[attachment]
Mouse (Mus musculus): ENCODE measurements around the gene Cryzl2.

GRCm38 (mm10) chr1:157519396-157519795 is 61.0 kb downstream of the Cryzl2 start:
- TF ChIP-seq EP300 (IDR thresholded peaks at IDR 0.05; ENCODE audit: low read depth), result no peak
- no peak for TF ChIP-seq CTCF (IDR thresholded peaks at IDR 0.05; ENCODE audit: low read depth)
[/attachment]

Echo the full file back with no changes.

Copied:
Mouse (Mus musculus): ENCODE measurements around the gene Cryzl2.

GRCm38 (mm10) chr1:157519396-157519795 is 61.0 kb downstream of the Cryzl2 start:
- TF ChIP-seq EP300 (IDR thresholded peaks at IDR 0.05; ENCODE audit: low read depth), result no peak
- no peak for TF ChIP-seq CTCF (IDR thresholded peaks at IDR 0.05; ENCODE audit: low read depth)